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Bluefin Tuna

Overview

  • Status
    Endangered
  • Scientific Name
    Thunnus spp
  • Weight
    1500 pounds
  • Length
    6 - 10 feet
  • Habitats
    Oceans

Bluefin are the largest tuna and can live up to 40 years. They migrate across oceans and can dive more than 4,000 feet. Bluefin tuna are made for speed: built like torpedoes, have retractable fins and their eyes are set flush to their body. They are tremendous predators from the moment they hatch, seeking out schools of fish like herring, mackerel and even eels. They hunt by sight and have the sharpest vision of any bony fish. There are three species of bluefin: Atlantic (the largest and most endangered), Pacific, and Southern. Most catches of the Atlantic bluefin tuna are taken from the Mediterranean Sea, which is the most important bluefin tuna fishery in the world.

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blue fin tuna feeding

Why They Matter

  • The Atlantic bluefin is a highly sought-after delicacy for sushi and sashimi in Asia—a single fish has sold for over $1.75 million! Driven by such high prices, fishermen use even more refined techniques to catch tuna. And the fish are disappearing as a result. Although tuna do provide food and livelihoods for people, they are more than just seafood. Tuna are a top predator in the marine food chain, maintaining a balance in the ocean environment.

Threats

  • Extinction Risk Endangered
    1. EX
      Extinct

      No reasonable doubt that the last individual has died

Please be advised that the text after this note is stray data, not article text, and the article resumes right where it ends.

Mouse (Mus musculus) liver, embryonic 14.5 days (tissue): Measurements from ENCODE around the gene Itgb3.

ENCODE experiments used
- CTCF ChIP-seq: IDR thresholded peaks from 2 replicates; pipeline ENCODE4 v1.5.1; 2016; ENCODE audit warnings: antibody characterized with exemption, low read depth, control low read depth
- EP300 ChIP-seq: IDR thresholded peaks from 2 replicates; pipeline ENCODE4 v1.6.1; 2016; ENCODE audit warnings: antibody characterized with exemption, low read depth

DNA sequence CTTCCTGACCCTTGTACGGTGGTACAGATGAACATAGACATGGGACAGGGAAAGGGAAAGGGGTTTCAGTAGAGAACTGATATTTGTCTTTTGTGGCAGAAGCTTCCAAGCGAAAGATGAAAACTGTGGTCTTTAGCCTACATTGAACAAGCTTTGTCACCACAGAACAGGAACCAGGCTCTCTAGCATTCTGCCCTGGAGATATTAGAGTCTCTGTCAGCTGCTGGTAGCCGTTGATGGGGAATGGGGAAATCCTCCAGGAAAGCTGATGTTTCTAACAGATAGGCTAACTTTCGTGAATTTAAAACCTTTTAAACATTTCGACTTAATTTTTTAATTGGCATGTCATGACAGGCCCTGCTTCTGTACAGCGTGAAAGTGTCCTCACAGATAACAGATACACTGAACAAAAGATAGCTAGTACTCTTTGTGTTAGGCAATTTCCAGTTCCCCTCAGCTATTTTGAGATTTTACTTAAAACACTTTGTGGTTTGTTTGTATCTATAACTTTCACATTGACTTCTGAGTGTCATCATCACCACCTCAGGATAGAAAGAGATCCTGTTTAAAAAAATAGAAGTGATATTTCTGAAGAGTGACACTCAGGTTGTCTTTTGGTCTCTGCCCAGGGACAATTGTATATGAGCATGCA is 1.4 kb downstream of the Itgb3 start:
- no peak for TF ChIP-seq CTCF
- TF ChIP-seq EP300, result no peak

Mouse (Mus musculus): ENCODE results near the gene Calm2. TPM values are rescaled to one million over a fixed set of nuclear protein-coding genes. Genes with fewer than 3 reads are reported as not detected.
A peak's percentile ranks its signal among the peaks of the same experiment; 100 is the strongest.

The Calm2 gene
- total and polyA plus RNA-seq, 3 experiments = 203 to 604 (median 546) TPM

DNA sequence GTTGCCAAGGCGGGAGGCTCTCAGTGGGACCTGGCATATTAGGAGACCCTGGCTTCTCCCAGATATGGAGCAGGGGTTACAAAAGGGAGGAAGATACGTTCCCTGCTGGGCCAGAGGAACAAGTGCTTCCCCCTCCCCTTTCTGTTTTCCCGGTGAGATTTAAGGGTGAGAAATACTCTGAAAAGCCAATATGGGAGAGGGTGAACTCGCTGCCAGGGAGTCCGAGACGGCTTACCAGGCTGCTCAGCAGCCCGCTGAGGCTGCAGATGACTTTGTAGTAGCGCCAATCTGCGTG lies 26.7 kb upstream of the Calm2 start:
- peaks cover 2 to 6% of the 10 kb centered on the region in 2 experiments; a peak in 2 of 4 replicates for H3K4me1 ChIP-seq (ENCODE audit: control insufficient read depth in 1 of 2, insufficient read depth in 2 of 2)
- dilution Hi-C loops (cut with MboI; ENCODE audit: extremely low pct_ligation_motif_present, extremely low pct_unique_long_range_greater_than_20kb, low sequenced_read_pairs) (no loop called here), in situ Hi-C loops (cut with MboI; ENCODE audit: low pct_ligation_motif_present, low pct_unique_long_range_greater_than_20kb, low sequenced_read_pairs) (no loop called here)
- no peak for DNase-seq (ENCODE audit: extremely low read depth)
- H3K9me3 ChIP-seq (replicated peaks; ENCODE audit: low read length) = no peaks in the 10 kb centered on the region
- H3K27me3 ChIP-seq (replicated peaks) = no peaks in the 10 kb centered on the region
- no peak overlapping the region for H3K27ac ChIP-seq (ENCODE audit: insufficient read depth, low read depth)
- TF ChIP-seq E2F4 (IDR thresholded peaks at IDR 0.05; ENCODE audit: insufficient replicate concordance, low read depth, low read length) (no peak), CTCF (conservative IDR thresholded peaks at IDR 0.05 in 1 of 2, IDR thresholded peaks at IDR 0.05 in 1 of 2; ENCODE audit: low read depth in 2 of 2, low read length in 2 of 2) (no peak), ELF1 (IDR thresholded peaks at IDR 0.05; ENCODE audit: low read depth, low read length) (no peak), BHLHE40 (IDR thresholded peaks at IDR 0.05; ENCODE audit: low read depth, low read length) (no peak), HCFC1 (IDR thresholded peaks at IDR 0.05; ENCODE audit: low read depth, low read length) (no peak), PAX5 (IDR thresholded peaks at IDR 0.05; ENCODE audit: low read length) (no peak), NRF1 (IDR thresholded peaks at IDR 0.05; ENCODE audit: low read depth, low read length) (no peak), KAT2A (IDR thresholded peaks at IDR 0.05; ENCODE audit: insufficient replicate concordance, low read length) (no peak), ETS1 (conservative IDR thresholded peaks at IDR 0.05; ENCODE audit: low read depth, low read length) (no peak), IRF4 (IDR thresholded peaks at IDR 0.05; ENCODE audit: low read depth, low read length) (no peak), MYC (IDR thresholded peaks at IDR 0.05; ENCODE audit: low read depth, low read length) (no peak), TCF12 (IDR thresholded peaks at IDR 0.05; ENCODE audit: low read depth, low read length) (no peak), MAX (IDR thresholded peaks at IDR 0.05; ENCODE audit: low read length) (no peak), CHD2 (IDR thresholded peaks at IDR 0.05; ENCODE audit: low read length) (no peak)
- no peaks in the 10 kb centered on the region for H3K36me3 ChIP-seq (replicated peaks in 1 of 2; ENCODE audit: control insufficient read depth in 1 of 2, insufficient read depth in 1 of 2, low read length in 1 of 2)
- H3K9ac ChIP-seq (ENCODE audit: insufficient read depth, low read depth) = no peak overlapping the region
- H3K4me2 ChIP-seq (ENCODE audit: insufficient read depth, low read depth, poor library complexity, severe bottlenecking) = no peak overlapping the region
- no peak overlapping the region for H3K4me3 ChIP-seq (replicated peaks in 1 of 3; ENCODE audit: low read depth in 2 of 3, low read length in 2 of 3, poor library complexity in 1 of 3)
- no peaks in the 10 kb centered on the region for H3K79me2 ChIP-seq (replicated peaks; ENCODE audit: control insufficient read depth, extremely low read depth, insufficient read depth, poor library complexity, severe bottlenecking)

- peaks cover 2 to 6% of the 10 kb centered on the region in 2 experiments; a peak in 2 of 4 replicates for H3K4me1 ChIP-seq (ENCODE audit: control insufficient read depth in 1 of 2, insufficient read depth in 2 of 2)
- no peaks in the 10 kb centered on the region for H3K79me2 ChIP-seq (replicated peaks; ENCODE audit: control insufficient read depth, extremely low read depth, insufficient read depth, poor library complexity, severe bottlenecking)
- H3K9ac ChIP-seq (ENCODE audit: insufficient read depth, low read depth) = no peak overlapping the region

2. EW
      Extinct in the Wild

      Known only to survive in cultivation, in captivity or as a naturalised population

    3. CR
      Critically Endangered

      Facing an extremely high risk of extinction in the Wild

    4. EN
      Endangered

      Facing a high risk of extinction in the Wild

    5. VU
      Vulnerable

      Facing a high risk of extinction in the Wild

    6. NT
      Near Threatened

      Likely to qualify for a threatened category in the near future

    7. LC
      Least Concern

      Does not qualify for Critically Endangered, Endangered, Vulnerable, or Near Threatened

Bluefin Tuna

Lack of knowledge about the biology and migratory behavior of Atlantic bluefin has hindered successful fishery management plans.

Overfishing

Bluefin tuna populations have declined severely from overfishing and illegal fishing over the past few decades –not just Atlantic bluefin tuna, but also Pacific bluefin tuna and Southern bluefin tuna. Population declines have been largely driven by the demand for this fish in high end sushi markets.

Pirate Fishing

Illegal fishing of Atlantic bluefin is a big problem and the fishery has been plagued by lack of enforcement and control.

What WWF Is Doing

Bluefin Tuna

Stopping Overfishing

In the Mediterranean, WWF has been working for over 10 years to protect Atlantic bluefin tuna. We work to stop overfishing and ensure recovery of the Eastern Atlantic and Mediterranean stock. WWF has been very influential in most of the decisions made by the International Commission for the Conservation of Atlantic Tunas (ICCAT), the body that regulates the fisheries.

Tuna Tagging

Since 2008, WWF has been tagging Atlantic bluefin tuna in the Mediterranean Sea to learn more about the species. The data collected so far has helped us learn more about their migratory behaviors and enabled us to advise fisheries managers on how best to protect the species. With more field tagging work, WWF and its partners can continue to fill the gaps on the bluefin’s biology and help give this emblematic fish a chance at survival for the long term.

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